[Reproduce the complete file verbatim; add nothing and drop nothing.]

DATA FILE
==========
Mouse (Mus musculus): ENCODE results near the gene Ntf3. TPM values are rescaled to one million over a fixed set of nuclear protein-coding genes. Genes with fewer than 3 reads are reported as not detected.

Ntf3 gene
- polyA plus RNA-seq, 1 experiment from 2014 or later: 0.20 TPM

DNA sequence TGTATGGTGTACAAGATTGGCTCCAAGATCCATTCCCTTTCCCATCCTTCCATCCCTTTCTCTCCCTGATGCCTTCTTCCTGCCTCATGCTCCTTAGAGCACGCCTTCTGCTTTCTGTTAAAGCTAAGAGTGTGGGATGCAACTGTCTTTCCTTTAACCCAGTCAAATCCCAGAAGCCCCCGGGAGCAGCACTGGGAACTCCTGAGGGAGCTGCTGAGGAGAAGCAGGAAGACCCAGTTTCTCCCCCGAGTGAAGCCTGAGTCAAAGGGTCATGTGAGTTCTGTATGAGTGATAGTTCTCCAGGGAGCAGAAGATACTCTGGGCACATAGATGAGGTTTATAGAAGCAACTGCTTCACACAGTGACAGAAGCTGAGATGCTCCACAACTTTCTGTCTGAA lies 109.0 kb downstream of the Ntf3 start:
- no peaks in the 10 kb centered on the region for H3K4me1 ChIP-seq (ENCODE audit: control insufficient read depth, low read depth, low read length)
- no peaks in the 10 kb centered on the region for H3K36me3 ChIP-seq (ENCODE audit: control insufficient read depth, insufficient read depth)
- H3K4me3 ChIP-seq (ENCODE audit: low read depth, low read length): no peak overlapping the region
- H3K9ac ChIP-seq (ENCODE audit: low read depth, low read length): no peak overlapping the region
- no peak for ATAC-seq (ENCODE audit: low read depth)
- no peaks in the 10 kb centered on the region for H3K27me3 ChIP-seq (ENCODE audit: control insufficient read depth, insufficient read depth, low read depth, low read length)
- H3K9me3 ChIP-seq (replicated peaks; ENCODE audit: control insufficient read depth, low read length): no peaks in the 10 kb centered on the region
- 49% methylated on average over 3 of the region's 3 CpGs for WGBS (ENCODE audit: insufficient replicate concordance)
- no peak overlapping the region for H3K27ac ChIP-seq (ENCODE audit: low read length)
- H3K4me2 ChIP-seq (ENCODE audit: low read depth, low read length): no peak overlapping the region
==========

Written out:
Mouse (Mus musculus): ENCODE results near the gene Ntf3. TPM values are rescaled to one million over a fixed set of nuclear protein-coding genes. Genes with fewer than 3 reads are reported as not detected.

Ntf3 gene
- polyA plus RNA-seq, 1 experiment from 2014 or later: 0.20 TPM

DNA sequence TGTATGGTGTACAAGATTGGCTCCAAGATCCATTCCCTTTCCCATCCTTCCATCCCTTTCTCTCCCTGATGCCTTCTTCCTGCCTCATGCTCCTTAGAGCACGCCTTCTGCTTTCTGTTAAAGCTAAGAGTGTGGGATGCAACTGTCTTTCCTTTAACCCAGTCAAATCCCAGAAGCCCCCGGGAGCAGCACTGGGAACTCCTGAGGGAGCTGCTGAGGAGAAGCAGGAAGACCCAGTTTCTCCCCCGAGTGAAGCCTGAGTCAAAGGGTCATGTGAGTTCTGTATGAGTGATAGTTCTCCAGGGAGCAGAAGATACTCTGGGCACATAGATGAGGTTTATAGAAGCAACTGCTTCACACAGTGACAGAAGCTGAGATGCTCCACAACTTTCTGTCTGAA lies 109.0 kb downstream of the Ntf3 start:
- no peaks in the 10 kb centered on the region for H3K4me1 ChIP-seq (ENCODE audit: control insufficient read depth, low read depth, low read length)
- no peaks in the 10 kb centered on the region for H3K36me3 ChIP-seq (ENCODE audit: control insufficient read depth, insufficient read depth)
- H3K4me3 ChIP-seq (ENCODE audit: low read depth, low read length): no peak overlapping the region
- H3K9ac ChIP-seq (ENCODE audit: low read depth, low read length): no peak overlapping the region
- no peak for ATAC-seq (ENCODE audit: low read depth)
- no peaks in the 10 kb centered on the region for H3K27me3 ChIP-seq (ENCODE audit: control insufficient read depth, insufficient read depth, low read depth, low read length)
- H3K9me3 ChIP-seq (replicated peaks; ENCODE audit: control insufficient read depth, low read length): no peaks in the 10 kb centered on the region
- 49% methylated on average over 3 of the region's 3 CpGs for WGBS (ENCODE audit: insufficient replicate concordance)
- no peak overlapping the region for H3K27ac ChIP-seq (ENCODE audit: low read length)
- H3K4me2 ChIP-seq (ENCODE audit: low read depth, low read length): no peak overlapping the region